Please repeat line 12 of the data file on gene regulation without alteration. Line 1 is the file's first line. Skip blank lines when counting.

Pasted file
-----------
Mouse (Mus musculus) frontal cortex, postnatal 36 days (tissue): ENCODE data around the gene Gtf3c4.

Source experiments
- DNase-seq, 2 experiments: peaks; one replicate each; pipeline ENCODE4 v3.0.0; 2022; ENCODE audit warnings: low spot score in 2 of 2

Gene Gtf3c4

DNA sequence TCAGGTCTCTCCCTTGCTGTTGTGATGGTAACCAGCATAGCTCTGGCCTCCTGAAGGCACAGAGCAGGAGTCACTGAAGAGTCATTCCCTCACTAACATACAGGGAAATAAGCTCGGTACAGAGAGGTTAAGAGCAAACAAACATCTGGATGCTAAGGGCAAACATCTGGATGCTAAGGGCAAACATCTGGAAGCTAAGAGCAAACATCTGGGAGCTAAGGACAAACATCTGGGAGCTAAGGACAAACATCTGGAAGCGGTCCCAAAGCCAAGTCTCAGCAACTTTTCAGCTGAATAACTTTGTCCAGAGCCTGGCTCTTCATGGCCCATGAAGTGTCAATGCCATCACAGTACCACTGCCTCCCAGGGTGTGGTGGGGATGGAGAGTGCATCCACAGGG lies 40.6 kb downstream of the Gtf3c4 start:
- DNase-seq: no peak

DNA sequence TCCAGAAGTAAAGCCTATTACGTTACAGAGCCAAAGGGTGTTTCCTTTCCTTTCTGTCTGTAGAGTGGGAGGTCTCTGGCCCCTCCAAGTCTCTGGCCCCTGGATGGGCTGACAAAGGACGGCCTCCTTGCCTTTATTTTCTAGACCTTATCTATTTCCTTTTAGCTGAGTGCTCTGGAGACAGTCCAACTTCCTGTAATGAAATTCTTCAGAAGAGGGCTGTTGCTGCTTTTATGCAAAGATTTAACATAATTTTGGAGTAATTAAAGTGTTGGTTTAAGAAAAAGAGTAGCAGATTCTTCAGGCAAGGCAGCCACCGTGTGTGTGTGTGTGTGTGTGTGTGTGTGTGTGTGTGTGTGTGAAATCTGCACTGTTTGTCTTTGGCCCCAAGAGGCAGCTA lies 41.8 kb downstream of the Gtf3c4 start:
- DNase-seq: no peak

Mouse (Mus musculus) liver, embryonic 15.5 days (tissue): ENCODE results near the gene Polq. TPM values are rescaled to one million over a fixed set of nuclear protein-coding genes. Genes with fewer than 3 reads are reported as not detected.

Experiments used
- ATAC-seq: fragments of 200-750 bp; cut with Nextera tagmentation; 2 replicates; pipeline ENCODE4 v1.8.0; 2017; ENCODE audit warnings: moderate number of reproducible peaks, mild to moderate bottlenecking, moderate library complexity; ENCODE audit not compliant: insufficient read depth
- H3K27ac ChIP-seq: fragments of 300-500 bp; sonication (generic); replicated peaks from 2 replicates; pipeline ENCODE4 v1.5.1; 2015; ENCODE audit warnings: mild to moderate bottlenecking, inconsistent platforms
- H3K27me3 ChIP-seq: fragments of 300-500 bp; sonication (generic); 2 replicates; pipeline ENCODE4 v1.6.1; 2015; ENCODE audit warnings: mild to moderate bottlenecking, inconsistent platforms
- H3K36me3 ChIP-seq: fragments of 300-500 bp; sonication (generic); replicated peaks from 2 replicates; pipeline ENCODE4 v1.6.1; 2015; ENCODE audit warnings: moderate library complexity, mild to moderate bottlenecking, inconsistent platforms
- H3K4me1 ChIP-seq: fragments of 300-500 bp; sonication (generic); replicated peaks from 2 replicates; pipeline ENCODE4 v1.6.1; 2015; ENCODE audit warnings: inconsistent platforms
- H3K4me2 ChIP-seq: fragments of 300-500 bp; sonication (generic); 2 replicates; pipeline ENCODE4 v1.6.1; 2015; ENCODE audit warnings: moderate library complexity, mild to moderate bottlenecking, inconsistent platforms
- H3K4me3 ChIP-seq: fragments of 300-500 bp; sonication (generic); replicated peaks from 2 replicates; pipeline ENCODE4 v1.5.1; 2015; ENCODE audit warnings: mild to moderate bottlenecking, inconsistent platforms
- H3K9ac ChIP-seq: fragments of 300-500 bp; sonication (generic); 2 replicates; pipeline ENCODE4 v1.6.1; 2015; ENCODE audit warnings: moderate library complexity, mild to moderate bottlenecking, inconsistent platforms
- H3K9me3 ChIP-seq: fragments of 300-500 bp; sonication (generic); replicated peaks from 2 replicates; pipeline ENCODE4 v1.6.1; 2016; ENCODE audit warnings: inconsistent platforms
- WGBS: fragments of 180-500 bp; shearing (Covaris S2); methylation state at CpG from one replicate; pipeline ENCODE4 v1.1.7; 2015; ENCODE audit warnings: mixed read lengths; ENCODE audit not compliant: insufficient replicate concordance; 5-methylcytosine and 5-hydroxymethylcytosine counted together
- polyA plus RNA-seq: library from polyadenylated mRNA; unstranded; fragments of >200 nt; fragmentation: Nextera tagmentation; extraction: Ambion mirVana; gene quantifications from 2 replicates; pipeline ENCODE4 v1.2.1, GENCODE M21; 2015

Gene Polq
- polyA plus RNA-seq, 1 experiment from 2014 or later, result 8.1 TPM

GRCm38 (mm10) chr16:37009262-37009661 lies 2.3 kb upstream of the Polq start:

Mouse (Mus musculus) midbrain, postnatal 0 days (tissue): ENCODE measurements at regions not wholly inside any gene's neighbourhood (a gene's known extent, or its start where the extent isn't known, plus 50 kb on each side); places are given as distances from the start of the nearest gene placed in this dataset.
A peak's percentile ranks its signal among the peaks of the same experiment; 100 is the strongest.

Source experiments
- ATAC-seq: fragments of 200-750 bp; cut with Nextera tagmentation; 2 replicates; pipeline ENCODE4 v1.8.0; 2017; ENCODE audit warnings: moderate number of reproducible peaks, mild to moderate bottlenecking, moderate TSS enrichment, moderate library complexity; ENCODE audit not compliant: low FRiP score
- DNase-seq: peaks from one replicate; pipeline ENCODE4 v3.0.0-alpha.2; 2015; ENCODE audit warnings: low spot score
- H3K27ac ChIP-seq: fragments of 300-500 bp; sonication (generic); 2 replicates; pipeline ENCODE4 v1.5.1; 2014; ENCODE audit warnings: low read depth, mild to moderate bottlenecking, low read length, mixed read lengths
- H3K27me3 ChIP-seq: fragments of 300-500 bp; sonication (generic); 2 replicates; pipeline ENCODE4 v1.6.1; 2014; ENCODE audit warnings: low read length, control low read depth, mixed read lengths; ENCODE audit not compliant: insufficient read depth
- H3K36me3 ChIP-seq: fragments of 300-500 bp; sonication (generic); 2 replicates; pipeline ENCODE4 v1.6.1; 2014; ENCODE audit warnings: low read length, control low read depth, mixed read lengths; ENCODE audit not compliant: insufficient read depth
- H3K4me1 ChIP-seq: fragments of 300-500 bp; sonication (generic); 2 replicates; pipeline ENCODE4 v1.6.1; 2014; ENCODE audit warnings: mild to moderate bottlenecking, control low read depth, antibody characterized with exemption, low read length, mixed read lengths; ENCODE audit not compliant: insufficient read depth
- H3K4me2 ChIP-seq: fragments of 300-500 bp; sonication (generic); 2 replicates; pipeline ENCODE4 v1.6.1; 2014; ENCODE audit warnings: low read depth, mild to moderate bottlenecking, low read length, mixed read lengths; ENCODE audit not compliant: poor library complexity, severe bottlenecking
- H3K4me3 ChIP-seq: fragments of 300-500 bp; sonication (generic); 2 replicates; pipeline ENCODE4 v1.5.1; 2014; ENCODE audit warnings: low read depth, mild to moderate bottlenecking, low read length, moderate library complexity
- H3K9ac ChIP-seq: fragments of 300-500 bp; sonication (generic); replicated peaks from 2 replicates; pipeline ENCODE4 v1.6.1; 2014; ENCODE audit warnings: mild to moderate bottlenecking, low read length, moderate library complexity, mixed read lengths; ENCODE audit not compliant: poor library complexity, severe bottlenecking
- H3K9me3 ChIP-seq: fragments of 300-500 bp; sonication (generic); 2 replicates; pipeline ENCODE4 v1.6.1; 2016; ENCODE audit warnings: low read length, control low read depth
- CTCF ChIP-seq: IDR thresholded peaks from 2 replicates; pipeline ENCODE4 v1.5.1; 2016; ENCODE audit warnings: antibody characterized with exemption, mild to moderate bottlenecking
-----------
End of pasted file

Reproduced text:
- H3K27ac ChIP-seq: fragments of 300-500 bp; sonication (generic); replicated peaks from 2 replicates; pipeline ENCODE4 v1.5.1; 2015; ENCODE audit warnings: mild to moderate bottlenecking, inconsistent platforms